There is a lot to say about this week's gripping series by Frontline, The Times-Picayune, and Pro-Publica, and I wish I had a few hours to go on at length. Unfortunately, I'll have to dart in and out.
If you haven't been keeping up, please get yourself started now.
I don't know exactly what's coming up in this series but I would like to briefly to discuss the race for coroner.
Though it had been assumed for a long time that the longtime incumbent coroner, Dr. Frank Minyard would retire at the end of his term, he has decided to run for reelection. At first, it appeared as though he would be unchallenged but an opponent did surface before the end of qualifying.
Dr. Dwight McKenna has entered the race.
Dr. McKenna was also once an employee of the Orleans Parish Coroner's Office, so he is not an inexperienced candidate. He and his wife,
another doctor who was recently involved in a tragic and horrible car accident, are behind the McKenna Museum of African American Art and the New Orleans Tribune.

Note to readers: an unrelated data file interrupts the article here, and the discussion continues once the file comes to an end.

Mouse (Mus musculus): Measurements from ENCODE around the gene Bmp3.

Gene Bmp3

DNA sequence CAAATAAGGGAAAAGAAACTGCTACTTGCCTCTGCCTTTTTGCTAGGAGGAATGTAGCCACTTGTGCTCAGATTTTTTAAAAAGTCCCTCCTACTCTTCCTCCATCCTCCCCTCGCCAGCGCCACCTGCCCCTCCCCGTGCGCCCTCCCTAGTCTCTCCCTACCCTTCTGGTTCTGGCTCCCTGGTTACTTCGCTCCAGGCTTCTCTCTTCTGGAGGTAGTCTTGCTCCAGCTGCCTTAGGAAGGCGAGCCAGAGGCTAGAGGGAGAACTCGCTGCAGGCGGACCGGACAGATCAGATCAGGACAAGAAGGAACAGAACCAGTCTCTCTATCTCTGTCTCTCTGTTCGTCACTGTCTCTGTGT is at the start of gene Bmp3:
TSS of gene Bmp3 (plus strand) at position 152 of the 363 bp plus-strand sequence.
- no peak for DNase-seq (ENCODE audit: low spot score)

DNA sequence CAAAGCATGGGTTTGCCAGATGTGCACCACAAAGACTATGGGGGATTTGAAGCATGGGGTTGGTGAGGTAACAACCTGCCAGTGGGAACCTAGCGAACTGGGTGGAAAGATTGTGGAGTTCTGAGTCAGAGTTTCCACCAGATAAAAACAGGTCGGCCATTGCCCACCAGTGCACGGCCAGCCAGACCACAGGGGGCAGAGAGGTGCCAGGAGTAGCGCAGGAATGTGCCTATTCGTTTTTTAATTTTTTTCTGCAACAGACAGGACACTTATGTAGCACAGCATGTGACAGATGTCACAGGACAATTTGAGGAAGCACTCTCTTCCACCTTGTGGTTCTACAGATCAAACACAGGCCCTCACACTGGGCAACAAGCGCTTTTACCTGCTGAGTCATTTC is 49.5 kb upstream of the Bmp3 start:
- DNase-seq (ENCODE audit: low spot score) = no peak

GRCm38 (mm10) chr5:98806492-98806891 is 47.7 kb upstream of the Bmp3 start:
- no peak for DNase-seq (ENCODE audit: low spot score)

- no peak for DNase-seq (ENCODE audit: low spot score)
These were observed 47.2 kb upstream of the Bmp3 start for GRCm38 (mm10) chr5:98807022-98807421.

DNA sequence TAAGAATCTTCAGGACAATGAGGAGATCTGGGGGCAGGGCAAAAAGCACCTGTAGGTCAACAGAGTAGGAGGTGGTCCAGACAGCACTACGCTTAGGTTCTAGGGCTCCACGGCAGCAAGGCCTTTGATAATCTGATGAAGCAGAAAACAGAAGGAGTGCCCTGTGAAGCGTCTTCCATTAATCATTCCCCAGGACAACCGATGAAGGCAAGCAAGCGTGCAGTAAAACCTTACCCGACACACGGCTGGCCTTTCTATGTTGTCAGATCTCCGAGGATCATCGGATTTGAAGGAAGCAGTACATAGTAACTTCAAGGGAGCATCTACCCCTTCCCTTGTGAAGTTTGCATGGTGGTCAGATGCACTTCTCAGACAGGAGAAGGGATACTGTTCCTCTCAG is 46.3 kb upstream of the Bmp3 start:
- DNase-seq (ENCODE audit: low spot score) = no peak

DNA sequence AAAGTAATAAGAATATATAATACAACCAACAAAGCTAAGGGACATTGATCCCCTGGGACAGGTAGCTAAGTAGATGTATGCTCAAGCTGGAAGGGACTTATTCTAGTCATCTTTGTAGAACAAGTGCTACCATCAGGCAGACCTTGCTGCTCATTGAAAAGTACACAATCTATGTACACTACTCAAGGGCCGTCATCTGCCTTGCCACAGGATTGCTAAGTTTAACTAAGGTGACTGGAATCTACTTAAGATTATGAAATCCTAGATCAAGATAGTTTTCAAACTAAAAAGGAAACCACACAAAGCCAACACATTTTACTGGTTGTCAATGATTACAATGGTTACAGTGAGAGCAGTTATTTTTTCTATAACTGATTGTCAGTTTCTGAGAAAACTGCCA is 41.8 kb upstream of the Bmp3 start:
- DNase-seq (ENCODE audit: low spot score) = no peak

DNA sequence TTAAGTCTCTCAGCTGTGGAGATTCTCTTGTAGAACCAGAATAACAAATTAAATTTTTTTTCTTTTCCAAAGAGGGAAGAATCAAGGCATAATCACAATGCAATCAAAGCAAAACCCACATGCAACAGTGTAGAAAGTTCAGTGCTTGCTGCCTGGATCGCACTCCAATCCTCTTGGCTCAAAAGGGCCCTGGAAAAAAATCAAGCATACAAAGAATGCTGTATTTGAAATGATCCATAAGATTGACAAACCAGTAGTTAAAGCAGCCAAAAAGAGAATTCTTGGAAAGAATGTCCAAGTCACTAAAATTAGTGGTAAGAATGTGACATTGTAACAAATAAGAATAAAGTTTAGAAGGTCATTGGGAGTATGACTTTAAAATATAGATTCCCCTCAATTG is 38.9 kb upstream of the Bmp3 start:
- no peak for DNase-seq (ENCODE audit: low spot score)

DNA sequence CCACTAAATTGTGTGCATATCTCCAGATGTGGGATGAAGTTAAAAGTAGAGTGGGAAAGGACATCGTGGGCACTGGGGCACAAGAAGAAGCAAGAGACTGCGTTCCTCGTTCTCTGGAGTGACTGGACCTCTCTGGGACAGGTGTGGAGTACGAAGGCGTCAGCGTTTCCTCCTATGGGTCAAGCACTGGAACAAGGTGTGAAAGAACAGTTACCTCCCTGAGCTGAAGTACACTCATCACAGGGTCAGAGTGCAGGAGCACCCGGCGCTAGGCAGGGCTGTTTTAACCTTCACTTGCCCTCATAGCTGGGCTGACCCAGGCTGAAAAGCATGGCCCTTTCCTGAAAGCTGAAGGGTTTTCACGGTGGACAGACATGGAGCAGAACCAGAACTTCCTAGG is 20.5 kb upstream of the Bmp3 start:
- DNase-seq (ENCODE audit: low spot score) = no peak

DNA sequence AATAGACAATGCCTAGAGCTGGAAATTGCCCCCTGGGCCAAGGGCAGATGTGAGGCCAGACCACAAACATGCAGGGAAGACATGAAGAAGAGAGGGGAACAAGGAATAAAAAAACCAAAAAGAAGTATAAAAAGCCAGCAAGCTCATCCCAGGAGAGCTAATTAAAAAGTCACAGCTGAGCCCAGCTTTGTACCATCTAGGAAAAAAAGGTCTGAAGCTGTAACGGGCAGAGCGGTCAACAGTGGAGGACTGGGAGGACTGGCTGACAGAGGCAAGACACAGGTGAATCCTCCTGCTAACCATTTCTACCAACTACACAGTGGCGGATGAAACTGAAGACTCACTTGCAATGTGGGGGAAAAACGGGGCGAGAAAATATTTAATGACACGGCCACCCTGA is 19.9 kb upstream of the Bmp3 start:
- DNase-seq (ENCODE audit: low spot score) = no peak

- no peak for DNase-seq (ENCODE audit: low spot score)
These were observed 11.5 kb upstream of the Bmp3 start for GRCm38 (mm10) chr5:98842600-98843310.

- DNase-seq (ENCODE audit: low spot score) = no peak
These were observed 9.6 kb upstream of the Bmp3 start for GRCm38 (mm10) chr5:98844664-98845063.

Minyard came under fire after Katrina for the slow pace at which his office was able to identify victims and for apparently refusing aid that would have bolstered his staff.
Minyard has been on my own radar since I began researching material for this unflattering profile of Police Superintendent Warren Riley. Minyard came up when I was reading about the death of Adolph Archie, who was beaten to death while in custody after he was arrested for the murder of a police officer. You can check out this scanned clipping of the AP story reporting Minyard's new story, this account in Above the Law: Police and the Excessive Use of Force pg. 33, or this one from a 1995 New York Times column by Bob Hebert.
He also was a major impediment to A.C. Thompson's exposure of violent racist vigilantism in Algiers Point after the levee failure. From an interview with Thompson:
The lawsuit brought by me and the Nation Institute's Investigative Fund also gobbled up many months. We sued Orleans Parish Coroner Frank Minyard for the right to copy every single autopsy report tied to Hurricane Katrina. All we really wanted were the autopsies documenting shooting victims, but Minyard refused to give us those, saying he couldn't sort them out from all the other autopsies. So we wound up demanding everything, as we were allowed under Louisiana law. We won. And the coroner now owes the Investigative Fund some $10,000 in attorney fees, which he hasn't paid.
Dr. Minyard is 80 years old now. At some point or another, someone else is going to be leading the Coroner's office. I have a hard time thinking of another city that elects its coroners. Are their any? What are the advantages of having the coroner subject to the political process?
Update: Does Dr. Frank Minyard still live in New Orleans anymore?